In this book R. G. Peffer tackles the challenges of finding in Marx's work an implicit moral theory, of answering claims that Marxism is incompatible with morality, and of developing the outlines of an adequate Marxist moral and social ...
One of the central themes of inquiry for Karl Barth, the twentieth-century Protestant theologian, was the notion of revelation. Although he was suspicious of natural theology, recent scientific advances and the flourishing modern dialogue between science and religion offer compelling reasons to revisit Barth’s thinking on the concept. We must again ask whether and how it might be possible to hold together the notion of revelation whilst employing reason and scientific evidence in the justification of belief. In The Heavens Declare, (...) author Rodney Holder re-examines Barth’s natural theology argument and then explores how it has been critiqued and responded to by others, starting with Dietrich Bonhoeffer and Wolfhart Pannenberg. Holder then considers the contributions of two notable British participants in the science-religion dialogue, Thomas Torrance and Alister McGrath, who, despite their repudiation of natural theology in the traditional sense, also provide many positive lessons. The book concludes by defending an overall position which takes into account the ideas of the aforementioned theologians as well as others who are currently engaged positively in natural theology, such as John Polkinghorne and Richard Swinburne. Holder’s new study is sure to be of interest to theologians, philosophers of religion, and all scholars interested in the science-religion dialogue, especially those interested in natural theology as an enterprise in itself. (shrink)
The article analyses Dante’s explanatory paraphrase and exegesis of the Lord’s Prayer, which opens the eleventh canto of Purgatory. The author reminds us that the prayer is the only one fully recited in the entire Comedy and this devotional practice is in line with the Franciscan prescription to recite it in the sixth hour of the Divine Office when Christ died on the cross. The prayer is reported by the poet on the first terrace of Purgatory, where the proud and (...) vainglorious must learn the virtue of humility, and therefore it symbolizes the perfect reciprocity between man and Godhead. Dante collates and amplifies the two complementary Latin versions of the Lord’s Prayer from Matthew 6: 9–13 and Luke 11: 2–4. The two synoptic texts are supplemented by the Gospel of John, from which Dante takes the concept of celestial bread – the flesh and the blood of Christ – which nourishes, liberates and sanctifies Christians. Apart from the Bible, Dante also draws upon the Augustinian and Tomistic traditions. However, the main hypotext behind the prayer, which is neither cited nor acknowledged in any explicit form in the Comedy, is the Franciscan Laudes creaturarum, also known as the Canticle of the Brother Sun. Written in vernacular by St. Francis himself, who is also the author of the Expositio in Pater noster, the Canticle was still recited and sung together with the Lord’s Prayer in the Franciscan communities in Dante’s time. Moreover, following the parallel readings popular nowadays in Dante studies, the author argues that Purgatorio 11 may be elucidated in the context of Paradiso 11, which is the Franciscan canto par excellence, and taken together they both offset cantos 10, 11, 12 of Inferno, which are based on the sin of pride. The denunciation of pride in and around canto 11 of Inferno alludes to humility – the remedy of such pride in Purgatory 11, which in turn prepares the reader for the encounter with St. Francis – the paragon of humility – in Paradiso 11. The author concludes that the Dantean paraphrase of the Lord’s Prayer is no less than an elaborate exegesis and homage to Christ and His teachings, something which is encompassed in a nutshell in the Sermon on the Mount. (shrink)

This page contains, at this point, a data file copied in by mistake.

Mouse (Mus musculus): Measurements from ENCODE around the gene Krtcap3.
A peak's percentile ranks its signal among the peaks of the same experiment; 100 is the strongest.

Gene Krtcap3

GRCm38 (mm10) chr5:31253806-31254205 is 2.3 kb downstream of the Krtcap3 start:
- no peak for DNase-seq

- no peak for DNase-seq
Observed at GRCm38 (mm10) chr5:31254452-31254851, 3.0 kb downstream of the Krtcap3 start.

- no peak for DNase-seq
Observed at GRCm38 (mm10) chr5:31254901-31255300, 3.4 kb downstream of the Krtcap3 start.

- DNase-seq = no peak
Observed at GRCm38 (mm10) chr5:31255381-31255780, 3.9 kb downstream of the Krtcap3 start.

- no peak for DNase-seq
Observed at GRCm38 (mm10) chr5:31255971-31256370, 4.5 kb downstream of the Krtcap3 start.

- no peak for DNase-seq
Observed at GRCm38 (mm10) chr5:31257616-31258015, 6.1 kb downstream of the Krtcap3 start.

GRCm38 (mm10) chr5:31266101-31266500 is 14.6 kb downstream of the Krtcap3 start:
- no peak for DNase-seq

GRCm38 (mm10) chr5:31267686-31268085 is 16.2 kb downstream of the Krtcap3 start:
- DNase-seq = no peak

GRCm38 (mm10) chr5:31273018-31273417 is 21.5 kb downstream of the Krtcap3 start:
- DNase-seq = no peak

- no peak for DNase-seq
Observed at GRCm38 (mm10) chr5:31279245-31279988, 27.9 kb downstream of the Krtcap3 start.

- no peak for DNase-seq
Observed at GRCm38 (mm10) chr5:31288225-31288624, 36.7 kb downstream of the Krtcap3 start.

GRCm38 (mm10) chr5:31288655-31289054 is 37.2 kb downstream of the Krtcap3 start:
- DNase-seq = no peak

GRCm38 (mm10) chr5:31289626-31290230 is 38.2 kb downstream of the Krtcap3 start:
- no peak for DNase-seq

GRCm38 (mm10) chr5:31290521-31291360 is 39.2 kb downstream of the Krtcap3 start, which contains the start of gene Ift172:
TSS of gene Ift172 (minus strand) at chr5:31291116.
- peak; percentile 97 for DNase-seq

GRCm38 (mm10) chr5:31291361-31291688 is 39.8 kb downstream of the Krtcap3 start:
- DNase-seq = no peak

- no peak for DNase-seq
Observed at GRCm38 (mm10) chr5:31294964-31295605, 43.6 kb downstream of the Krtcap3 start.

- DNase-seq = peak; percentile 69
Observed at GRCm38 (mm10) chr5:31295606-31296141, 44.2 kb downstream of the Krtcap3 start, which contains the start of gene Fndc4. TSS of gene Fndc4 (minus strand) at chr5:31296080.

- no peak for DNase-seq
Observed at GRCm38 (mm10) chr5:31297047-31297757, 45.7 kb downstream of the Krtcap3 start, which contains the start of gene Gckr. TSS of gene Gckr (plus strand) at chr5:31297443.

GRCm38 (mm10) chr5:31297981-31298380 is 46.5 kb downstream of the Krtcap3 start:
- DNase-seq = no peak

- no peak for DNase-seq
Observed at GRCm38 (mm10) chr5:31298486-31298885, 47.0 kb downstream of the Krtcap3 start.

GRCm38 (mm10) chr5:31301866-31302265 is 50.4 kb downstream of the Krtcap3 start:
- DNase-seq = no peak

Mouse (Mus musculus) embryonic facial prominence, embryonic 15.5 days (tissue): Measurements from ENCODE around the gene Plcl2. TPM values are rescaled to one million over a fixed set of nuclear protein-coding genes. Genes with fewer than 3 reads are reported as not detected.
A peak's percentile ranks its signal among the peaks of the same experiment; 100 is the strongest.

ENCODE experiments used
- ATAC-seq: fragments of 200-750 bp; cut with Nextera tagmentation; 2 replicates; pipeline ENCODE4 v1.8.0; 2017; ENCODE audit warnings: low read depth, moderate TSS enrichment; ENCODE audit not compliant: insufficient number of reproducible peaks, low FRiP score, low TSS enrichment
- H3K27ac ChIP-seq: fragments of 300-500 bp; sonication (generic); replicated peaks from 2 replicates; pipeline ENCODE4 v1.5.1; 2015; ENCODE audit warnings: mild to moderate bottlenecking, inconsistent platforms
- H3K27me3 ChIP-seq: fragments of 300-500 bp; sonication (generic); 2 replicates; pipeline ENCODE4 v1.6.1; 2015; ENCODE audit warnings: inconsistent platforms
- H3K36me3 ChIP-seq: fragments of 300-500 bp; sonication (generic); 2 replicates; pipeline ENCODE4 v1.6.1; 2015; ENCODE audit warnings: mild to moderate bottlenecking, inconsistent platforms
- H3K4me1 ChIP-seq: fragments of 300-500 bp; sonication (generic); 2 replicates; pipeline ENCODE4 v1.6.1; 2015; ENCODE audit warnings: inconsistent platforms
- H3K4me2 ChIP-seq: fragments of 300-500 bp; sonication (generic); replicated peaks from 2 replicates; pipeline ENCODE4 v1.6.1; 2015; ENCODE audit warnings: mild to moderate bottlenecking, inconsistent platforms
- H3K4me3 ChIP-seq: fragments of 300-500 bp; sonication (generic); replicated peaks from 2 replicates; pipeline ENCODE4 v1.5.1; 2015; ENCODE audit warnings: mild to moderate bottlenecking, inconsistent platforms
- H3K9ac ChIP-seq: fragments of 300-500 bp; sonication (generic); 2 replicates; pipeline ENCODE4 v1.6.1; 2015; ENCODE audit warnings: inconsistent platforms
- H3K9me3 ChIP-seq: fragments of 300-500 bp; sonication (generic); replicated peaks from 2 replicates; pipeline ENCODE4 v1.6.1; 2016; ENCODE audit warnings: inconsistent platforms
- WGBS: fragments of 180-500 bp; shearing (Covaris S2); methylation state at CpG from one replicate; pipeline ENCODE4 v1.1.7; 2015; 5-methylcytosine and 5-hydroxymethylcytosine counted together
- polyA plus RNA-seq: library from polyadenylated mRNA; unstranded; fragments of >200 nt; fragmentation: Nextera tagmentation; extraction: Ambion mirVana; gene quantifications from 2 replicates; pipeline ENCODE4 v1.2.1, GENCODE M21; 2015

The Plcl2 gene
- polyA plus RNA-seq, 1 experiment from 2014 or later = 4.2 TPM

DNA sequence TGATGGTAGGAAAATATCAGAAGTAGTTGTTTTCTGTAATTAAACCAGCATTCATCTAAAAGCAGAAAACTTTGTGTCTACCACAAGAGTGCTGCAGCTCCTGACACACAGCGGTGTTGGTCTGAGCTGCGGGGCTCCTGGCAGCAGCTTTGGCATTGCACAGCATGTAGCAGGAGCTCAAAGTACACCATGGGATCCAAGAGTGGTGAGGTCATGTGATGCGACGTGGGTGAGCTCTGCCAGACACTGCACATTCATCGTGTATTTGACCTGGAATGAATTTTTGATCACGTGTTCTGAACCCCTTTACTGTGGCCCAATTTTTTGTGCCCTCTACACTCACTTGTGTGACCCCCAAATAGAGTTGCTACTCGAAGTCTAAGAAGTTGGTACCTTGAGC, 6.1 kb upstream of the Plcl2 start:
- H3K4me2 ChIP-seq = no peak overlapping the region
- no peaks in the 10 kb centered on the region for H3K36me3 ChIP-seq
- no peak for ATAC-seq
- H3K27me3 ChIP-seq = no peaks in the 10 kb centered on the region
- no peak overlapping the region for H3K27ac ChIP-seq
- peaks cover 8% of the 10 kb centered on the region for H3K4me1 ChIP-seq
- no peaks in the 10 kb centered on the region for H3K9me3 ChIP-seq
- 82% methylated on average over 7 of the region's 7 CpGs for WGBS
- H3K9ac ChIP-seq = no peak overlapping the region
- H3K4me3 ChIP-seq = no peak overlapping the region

The uncanniness of Freud's uncanny -- Alligators, crocodiles and the monstrous uncanny -- The uncanny urban underside -- The uncanniness of Schelling's uncanny -- The uncanny and the work of Walter Benjamin -- The uncanny cyborg -- The uncanny and the fictional -- The uncanny and the modern adult literary fairy tale -- The uncanny and the gothic vampire romance -- The uncanny and the detective story -- The uncanny and the weird horror story -- The uncanny and the dystopian (...) science fiction novel -- The uncanny and the historiographic metafictional novel -- The uncanny commonwealth of Christianity -- The living Polytheism of the Fung Loy Kok institute of Taoism/Taoist Tai Chi. (shrink)